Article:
In what may have been a foreboding sign of Manila’s current traffic problems, the photo below shows 1949 Manila already clogged with buses and jeepneys on a very narrow street.
Of course, for sheer enjoyment of riding a double-decker bus along Dewey Boulevard, nothing was better than enjoying the cool Manila Bay breezes at dusk on top of the Matorco.
Manileños complain about today’s traffic. But the traffic of yesteryear may have been just as chaotic although not quite as choked as today.
The ubiquitous Jeepney started its life after the war. The JEEP (G-P for General Purpose) although Austin Bantams jitneys produced by the Austin Motor Company were used in prewar days. Bachrach Motor Company (BMC) distributed American Austin and American Bantam cars from the 1930s until 1941. It operated a public conveyance fleet that was named autocalesa (AC). The ACs were later named public utility jeeps (PUJs). The jeeps then were”dalawahan” or two (2) passengers per side. Passenger arrangement became “tatlohan” or three (3) passengers per side after the war. Today, you can see nine passengers per side arrangements in most PUJs. Enclosed picture was published in a local magazine in 1939. The AC body was mounted on an Austin car cowl and chassis. [source: Richard Ragodon-Manila Nostalgia]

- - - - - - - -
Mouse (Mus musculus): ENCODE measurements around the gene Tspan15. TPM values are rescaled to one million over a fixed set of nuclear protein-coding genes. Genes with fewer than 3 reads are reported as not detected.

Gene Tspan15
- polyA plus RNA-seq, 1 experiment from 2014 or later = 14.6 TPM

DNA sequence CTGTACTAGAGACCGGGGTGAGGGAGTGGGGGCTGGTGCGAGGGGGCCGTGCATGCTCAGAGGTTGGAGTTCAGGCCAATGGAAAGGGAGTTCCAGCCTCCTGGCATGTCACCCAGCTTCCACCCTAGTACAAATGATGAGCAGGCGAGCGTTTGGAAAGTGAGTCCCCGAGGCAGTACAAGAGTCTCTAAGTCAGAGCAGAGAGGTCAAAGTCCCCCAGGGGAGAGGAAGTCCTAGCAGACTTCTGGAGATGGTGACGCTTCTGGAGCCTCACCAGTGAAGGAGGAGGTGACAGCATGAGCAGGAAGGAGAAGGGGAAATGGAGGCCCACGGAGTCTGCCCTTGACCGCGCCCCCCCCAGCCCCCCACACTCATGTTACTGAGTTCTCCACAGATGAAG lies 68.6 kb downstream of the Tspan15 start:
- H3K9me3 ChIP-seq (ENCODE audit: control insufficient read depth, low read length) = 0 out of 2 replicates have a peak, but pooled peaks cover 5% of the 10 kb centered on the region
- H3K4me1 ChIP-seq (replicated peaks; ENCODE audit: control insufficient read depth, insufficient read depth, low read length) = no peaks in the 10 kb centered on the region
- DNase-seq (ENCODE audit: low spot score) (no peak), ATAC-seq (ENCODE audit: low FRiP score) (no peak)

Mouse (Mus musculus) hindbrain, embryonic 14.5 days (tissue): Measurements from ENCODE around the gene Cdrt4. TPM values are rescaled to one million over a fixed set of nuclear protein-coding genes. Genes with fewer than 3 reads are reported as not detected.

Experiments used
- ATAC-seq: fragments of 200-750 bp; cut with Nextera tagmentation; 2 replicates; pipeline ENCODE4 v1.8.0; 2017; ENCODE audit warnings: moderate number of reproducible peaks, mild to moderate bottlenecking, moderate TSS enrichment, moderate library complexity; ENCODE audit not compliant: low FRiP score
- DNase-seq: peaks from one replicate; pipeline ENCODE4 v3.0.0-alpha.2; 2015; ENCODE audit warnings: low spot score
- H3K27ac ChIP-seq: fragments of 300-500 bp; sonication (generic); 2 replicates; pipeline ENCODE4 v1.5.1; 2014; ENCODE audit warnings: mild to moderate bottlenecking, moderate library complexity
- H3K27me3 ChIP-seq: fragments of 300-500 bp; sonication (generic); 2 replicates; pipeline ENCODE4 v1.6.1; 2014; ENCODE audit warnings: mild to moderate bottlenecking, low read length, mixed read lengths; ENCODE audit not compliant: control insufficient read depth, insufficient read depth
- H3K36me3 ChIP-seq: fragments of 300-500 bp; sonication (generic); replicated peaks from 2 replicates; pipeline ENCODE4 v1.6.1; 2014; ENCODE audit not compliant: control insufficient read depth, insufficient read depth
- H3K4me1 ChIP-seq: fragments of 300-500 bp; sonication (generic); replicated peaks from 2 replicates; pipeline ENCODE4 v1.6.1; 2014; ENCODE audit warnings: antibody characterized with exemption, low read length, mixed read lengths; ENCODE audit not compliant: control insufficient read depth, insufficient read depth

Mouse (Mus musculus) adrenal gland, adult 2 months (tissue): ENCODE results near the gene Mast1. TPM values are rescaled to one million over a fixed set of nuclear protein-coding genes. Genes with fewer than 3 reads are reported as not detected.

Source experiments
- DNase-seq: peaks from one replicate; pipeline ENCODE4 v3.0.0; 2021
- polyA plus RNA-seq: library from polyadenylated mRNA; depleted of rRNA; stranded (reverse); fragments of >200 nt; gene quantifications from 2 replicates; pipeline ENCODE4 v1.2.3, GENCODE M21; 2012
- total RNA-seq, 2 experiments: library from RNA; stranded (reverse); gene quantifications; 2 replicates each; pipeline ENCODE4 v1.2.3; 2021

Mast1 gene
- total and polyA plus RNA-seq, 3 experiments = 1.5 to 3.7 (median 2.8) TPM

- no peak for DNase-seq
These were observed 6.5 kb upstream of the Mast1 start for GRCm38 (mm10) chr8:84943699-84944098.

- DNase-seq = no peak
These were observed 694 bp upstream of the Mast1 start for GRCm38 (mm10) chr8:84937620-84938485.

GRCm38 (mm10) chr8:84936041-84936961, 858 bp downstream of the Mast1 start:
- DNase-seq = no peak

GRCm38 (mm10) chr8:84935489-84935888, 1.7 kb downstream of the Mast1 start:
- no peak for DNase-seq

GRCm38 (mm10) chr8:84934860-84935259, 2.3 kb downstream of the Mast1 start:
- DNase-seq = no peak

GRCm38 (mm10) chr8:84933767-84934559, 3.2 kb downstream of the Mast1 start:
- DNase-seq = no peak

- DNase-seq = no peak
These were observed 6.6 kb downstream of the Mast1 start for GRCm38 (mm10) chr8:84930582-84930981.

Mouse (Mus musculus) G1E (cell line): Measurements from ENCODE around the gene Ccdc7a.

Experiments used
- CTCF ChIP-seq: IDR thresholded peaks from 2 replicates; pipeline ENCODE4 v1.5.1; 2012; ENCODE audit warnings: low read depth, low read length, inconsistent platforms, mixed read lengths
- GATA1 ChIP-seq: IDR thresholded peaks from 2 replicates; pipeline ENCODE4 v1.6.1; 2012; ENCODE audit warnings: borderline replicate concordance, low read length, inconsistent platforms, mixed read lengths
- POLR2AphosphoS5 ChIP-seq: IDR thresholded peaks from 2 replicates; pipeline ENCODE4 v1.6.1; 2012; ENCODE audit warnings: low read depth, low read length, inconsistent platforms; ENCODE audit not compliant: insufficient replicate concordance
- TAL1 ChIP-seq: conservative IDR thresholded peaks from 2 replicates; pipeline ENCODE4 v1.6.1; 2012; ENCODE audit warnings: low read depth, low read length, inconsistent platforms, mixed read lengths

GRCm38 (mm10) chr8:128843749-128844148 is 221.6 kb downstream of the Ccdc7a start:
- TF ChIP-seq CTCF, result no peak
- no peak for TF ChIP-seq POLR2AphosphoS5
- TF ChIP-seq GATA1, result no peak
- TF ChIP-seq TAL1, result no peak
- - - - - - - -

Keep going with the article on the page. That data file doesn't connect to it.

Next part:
Even after the war, the little Austin Bantam autocalesa was seen. This appears to be a hybrid of the old with the new garishly-decorated jeepney, probably taken around 1949.
Thousands of the military jeeps remained after the Americans left. Reliable, cheap and with ample spare parts, the jeep made it into mainstream Filipino transportation. They were being sold for about $50 each. Of course Filipino creativity came to play as these hand-made customized vehicles displaying unique adornments that reflected the driver’s passion and style flooded the streets. One of the most celebrated and favorite jeepney makers was Sarao Jeep.
Today, the sons of Leandro Sarao still run the company in the Sarao jeepney factory, where they still produce jeepneys in the same way that their father and his brothers did—by hand and with meticulous attention to detail—albeit in smaller quantities.
The Sarao jeepney factory in Pulang Lupa, Las Piñas continues to draw the curiosity of visitors from various corners of the globe and has become a regular tourist stop over for those who have heard of the famous jeepneys and want to see them up close. (Cris Pin-Manila Nostalgia)